Menashe Kadishman, a major Israeli artist also known in Italy as “the shepherd of the Venice Biennale” passed away on Friday at the age of 82.
Kadishman’s artworks are exhibited in central locations and in many galleries in Israel. He is most famous for his colorful portraits of sheep and metallic sculptures.
In an interview two years ago, the sculptor said: “I’m connected to various art movements. Despite this, I have always been authentic and independent. I was influenced by everything; from the land of the Indians, to the line of laundry with tallits in Mea Shearim (one of the most religious neighborhoods in Jerusalem). But in the end I am the same person every day when I get up in the morning. I create myself. Art is not to invent something new every day – This former is good for the high-tech not for art.”
When Kadishman was 15 years old, his father died and he took on the responsibility of maintaining the family. He wasn’t able to pay for his painting lessons but he still followed his great passion for art, winning several scholarships. Among others, he studied with the Israeli sculptors Moshe Sternschuss and Rudi Lehmann.
In 1959, he moved to London, where he also studied with Anthony Caro and Butler. In London, Kadishman had his first exhibition at the Grosvenor Gallery.
His sculptures from the 1960s were minimalist in style and so designed as to appear to defy gravity. This was achieved either through careful balance and construction, as in Suspense (1966), or by using glass and metal so that the metal appeared unsupported, as in Segments (1968). The glass allowed the environment to be part of the work. Among his many friends in those years was the artist, Andy Warhol.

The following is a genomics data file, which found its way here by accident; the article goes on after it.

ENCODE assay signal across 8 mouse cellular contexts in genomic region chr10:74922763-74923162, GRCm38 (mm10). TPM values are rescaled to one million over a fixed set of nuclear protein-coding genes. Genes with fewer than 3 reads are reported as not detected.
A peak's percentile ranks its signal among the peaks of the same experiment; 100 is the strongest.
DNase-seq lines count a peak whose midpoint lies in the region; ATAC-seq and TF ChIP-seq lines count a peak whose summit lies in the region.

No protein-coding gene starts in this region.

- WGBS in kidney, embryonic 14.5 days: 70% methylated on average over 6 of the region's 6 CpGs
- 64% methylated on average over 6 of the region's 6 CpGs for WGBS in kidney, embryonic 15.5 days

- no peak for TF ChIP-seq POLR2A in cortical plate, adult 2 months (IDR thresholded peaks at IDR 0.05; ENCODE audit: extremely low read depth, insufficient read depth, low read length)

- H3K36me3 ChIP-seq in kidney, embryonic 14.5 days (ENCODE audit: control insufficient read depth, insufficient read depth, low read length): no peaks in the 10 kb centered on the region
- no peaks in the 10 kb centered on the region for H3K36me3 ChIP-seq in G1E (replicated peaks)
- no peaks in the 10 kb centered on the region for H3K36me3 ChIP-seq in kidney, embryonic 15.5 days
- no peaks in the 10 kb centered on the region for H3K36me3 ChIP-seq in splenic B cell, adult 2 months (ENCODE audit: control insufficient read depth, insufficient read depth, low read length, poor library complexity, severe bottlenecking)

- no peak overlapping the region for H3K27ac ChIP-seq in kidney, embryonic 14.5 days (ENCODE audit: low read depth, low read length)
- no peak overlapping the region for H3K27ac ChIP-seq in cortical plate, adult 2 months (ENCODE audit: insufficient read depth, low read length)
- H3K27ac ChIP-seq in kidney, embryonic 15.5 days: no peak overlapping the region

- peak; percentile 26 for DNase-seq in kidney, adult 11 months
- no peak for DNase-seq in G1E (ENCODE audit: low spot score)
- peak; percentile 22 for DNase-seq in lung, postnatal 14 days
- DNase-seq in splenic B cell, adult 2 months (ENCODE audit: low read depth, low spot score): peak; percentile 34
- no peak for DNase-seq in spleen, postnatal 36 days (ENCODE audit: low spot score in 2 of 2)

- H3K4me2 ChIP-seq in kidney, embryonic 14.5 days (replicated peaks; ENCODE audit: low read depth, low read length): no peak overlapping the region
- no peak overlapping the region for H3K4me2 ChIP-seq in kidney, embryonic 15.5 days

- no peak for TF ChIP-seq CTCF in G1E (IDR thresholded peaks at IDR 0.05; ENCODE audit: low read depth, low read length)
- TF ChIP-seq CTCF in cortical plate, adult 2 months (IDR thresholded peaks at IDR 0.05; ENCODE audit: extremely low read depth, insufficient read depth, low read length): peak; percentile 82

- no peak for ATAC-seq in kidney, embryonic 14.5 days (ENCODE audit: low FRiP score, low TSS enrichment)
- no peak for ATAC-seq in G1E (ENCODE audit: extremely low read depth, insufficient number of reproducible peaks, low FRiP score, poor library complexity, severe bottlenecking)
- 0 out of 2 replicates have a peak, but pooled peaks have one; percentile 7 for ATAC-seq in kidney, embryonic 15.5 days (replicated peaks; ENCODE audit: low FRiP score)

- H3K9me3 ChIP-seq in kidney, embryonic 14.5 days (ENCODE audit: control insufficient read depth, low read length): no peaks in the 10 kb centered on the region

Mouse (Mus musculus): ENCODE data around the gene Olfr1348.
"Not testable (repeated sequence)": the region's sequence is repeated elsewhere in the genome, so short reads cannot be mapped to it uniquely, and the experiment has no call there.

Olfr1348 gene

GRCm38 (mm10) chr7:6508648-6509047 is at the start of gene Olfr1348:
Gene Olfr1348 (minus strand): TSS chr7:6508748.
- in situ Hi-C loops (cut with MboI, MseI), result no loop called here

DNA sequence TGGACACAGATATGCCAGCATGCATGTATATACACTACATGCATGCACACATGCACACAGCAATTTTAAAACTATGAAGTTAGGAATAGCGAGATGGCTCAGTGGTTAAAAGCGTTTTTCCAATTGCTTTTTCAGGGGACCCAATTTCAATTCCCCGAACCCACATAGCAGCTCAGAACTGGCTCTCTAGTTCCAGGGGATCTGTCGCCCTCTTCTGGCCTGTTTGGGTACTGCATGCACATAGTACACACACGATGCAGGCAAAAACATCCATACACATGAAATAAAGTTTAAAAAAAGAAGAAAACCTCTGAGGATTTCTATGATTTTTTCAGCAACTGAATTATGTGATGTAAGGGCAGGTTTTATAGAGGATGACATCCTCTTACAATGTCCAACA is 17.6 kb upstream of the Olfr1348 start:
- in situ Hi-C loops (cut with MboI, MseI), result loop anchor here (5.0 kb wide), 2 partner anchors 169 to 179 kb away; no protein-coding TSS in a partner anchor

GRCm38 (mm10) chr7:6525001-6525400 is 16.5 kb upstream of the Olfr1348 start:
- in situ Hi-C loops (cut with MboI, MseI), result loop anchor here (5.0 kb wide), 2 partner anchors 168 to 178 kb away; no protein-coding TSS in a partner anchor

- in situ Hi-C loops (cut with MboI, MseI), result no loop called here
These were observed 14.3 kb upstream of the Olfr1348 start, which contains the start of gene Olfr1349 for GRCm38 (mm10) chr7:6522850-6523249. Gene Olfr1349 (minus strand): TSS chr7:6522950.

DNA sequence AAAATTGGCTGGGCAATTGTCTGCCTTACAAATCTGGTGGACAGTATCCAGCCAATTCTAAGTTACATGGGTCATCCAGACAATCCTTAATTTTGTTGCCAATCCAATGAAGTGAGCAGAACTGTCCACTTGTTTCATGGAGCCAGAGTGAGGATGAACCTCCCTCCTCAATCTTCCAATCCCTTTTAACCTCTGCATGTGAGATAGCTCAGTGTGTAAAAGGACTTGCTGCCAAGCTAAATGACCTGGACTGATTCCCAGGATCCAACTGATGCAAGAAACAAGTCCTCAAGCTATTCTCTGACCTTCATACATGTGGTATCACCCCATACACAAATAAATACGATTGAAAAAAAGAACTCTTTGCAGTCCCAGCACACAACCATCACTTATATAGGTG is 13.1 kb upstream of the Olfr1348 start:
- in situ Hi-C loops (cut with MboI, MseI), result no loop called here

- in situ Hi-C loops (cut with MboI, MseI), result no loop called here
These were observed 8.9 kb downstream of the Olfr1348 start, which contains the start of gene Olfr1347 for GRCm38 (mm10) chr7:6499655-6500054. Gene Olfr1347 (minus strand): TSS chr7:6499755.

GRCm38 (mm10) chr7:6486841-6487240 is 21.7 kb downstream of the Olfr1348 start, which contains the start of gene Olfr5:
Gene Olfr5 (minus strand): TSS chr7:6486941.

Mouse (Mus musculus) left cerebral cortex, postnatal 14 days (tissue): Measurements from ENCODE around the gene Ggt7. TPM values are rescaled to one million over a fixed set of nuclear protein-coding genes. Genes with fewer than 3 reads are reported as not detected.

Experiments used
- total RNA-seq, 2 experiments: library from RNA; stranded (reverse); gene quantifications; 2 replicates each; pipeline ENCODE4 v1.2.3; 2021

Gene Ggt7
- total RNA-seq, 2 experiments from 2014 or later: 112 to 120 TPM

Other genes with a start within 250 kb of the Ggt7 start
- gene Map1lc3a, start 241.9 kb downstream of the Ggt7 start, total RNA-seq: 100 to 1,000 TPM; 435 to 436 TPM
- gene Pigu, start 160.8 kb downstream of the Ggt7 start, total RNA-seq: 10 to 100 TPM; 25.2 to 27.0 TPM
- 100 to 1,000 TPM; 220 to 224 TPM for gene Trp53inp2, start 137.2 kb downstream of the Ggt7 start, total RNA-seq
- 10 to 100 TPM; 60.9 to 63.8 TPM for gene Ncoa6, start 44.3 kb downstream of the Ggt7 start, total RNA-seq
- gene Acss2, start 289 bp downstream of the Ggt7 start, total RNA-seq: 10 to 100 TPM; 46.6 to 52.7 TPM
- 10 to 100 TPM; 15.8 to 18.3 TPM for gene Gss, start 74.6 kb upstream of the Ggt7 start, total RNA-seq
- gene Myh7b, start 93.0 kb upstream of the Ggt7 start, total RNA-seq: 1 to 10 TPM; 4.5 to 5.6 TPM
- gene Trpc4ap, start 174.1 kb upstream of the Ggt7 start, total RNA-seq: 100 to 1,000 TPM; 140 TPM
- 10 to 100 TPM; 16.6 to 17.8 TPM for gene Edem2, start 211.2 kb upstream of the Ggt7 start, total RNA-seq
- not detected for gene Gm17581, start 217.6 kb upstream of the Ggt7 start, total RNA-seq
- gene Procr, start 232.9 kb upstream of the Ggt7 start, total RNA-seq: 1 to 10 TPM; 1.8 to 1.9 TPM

In his youth, Kadishman also worked as a shepherd on Kibbutz Ma’ayan Baruch, an experience that had an major influence on his work and career. In the 1978 Venice Biennale, where Kadishman presented a flock of colorful live sheep. Since then sheep became his artistic “trademark.”
“Kadisshman was not only a great artist but also a great man. He had a big heart, was good, generous and respected many social values,” wrote his great friend Micha Ullman who won, as Kadishman, the prize of Israel for sculpture.
Dani Karavan, another famous Israeli artist, praised his friend Kadishman: “Kadishman was not just ‘Kadishman’, but also a part of me. I had known him since our childhood as we lived nearby. We were always close. He was a great man, such a ‘mensch’ as they say in Yiddish. He had a big heart and was always active, it did not surprise me that his heart was tired. ”
On the professional career of Kadishman he added: “Normally I do not put a sculpture of someone else in my compositions, but when I designed the Habima Square in Tel Aviv with ‘uplifting’ in the center of Kadishman – we were both happy. The death of Kadishman is a great loss for the entire art world. Just the other day we talked on the phone. He was in bed as his legs could not hold him.”
Benner Katz, painter, illustrator and Israeli writer, was a friend of Kadishman from the age of 14. Katz said that his friend “was a kind and generous man. He had been ill for many years, but even when he was sick he painted. He always worked with his hands.”